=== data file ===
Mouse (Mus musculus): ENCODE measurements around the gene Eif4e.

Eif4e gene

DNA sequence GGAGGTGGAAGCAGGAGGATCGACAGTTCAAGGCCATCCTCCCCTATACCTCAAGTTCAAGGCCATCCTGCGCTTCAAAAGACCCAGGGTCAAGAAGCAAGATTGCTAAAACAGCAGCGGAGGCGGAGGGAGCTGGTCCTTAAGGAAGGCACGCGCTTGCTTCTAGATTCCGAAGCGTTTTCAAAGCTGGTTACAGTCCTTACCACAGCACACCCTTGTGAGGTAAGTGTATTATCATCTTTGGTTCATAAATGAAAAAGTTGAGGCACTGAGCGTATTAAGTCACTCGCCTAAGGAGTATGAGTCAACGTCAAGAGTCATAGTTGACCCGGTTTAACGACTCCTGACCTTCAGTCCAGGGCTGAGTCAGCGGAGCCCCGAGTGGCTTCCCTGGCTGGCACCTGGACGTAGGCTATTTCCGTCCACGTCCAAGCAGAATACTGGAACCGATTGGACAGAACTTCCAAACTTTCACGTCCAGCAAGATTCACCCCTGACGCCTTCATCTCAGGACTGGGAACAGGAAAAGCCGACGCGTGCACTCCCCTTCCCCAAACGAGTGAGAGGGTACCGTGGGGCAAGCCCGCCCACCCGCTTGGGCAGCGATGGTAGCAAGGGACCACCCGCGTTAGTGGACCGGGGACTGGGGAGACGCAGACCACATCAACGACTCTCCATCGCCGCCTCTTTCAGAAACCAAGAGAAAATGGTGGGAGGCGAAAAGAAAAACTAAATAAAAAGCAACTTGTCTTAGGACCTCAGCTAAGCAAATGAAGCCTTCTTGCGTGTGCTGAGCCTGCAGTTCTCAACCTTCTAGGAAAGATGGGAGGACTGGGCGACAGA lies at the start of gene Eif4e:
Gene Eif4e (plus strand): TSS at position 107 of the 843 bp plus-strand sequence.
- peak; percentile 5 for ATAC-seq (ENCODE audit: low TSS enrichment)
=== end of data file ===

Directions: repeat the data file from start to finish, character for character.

Mouse (Mus musculus): ENCODE measurements around the gene Eif4e.

Eif4e gene

DNA sequence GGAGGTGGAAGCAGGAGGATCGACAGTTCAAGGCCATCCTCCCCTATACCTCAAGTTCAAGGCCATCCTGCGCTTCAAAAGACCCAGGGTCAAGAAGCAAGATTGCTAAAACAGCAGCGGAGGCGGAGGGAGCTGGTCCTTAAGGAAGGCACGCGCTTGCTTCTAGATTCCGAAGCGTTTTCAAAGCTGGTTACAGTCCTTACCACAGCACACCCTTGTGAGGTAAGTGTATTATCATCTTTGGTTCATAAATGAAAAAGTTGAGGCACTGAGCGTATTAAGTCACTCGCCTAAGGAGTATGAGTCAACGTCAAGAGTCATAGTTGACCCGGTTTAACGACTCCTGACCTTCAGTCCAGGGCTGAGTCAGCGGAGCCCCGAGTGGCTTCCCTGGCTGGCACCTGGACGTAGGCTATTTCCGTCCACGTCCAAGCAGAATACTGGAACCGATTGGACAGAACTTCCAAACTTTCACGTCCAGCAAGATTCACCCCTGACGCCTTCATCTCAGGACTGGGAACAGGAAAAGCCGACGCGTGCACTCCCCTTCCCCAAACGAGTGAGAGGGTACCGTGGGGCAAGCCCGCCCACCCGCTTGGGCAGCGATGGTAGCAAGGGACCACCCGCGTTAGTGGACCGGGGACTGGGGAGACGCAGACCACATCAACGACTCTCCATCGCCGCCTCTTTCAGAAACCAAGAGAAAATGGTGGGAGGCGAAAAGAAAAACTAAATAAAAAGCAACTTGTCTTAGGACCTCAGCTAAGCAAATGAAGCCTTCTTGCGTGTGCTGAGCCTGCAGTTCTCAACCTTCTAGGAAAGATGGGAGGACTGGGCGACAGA lies at the start of gene Eif4e:
Gene Eif4e (plus strand): TSS at position 107 of the 843 bp plus-strand sequence.
- peak; percentile 5 for ATAC-seq (ENCODE audit: low TSS enrichment)